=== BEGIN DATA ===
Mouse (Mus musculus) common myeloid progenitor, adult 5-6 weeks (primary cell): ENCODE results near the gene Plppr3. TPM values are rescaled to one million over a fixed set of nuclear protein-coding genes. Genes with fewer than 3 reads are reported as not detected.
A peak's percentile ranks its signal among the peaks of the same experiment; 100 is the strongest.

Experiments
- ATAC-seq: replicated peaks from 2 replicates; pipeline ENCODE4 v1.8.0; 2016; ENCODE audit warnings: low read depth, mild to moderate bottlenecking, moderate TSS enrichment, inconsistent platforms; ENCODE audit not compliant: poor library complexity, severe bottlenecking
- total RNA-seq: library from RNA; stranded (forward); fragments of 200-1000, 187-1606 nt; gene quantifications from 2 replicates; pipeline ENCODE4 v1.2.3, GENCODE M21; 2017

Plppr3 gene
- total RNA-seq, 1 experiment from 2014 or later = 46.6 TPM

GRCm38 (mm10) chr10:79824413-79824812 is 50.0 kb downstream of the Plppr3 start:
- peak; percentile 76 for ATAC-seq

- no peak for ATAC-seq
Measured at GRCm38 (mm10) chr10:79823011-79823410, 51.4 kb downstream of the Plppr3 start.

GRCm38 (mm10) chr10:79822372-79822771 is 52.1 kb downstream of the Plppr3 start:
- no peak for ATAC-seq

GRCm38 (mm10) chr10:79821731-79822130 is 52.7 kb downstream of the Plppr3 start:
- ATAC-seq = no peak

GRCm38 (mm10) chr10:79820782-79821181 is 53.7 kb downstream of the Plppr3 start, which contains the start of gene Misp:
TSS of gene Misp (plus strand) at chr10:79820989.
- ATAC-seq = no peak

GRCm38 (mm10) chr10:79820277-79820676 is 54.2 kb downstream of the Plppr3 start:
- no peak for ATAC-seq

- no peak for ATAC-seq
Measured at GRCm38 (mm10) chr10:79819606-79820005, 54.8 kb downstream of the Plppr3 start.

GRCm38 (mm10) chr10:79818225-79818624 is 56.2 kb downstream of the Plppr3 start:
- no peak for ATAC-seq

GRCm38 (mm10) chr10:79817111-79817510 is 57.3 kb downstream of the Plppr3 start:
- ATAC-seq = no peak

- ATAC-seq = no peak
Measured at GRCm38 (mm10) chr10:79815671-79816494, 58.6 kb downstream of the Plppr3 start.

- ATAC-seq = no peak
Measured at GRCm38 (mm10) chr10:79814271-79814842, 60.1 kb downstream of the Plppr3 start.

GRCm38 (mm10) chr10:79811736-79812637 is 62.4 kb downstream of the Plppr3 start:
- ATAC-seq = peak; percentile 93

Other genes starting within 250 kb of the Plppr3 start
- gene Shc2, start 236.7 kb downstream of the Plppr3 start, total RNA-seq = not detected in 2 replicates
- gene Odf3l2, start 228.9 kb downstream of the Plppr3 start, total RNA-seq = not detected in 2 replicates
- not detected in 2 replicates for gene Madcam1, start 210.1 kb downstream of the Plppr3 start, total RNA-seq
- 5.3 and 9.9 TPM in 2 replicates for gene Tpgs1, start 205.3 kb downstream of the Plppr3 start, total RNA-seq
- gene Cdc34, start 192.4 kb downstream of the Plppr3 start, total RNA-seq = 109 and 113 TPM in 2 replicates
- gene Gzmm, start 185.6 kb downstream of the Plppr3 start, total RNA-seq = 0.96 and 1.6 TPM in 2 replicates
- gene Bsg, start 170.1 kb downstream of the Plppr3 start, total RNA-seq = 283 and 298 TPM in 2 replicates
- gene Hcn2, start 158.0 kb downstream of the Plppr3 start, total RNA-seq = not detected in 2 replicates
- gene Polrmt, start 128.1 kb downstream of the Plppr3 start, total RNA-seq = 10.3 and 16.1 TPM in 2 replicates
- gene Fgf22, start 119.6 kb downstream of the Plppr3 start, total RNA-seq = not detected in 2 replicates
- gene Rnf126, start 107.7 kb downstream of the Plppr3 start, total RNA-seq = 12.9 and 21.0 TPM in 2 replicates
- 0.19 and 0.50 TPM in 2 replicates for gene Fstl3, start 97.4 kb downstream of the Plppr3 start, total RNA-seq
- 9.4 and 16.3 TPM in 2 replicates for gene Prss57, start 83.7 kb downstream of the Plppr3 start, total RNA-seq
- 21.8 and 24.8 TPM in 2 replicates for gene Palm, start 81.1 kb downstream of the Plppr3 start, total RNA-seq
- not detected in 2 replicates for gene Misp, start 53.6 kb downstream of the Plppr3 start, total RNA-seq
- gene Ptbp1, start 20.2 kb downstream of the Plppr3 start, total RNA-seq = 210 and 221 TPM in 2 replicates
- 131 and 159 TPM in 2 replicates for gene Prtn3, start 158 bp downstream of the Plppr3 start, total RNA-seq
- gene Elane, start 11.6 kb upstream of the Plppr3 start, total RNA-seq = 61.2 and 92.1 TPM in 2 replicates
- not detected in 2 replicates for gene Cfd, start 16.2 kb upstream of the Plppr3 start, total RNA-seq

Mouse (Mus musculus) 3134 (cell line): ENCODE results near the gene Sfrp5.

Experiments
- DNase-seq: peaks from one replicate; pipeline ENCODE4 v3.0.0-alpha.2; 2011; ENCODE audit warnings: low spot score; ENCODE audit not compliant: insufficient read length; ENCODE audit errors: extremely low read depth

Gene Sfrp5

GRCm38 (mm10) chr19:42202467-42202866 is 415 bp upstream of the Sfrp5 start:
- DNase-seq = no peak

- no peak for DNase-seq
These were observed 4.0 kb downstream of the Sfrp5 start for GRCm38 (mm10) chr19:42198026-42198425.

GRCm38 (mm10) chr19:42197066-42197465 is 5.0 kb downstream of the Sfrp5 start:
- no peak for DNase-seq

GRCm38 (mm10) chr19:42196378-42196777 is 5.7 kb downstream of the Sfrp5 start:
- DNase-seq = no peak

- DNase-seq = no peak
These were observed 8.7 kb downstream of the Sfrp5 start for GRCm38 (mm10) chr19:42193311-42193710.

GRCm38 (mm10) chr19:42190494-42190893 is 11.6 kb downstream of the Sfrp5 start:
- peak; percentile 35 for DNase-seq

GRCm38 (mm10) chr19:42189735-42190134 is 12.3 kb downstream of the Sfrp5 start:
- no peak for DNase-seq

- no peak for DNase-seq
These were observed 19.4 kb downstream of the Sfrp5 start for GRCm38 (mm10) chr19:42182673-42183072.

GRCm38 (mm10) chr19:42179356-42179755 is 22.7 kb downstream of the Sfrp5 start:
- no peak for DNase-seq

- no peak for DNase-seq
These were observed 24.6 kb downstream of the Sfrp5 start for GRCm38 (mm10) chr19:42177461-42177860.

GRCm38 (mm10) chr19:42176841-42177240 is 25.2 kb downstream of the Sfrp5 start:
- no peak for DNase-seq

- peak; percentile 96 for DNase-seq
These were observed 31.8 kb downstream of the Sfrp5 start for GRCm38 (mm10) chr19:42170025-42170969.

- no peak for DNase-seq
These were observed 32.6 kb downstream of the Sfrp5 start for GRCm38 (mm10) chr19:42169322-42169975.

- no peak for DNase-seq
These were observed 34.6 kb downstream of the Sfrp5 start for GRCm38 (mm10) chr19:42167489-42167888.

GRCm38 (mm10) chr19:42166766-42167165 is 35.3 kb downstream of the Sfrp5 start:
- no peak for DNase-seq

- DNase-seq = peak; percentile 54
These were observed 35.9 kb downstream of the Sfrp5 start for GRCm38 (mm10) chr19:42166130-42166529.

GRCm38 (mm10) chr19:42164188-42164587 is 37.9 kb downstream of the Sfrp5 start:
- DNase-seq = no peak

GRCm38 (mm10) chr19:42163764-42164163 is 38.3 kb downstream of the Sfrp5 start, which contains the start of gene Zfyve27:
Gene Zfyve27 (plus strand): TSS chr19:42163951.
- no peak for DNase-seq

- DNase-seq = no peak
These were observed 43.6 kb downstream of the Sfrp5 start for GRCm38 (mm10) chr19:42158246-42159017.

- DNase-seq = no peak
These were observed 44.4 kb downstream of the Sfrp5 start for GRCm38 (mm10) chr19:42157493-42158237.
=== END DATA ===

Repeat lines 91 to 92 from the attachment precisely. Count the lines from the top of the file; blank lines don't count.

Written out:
GRCm38 (mm10) chr19:42163764-42164163 is 38.3 kb downstream of the Sfrp5 start, which contains the start of gene Zfyve27:
Gene Zfyve27 (plus strand): TSS chr19:42163951.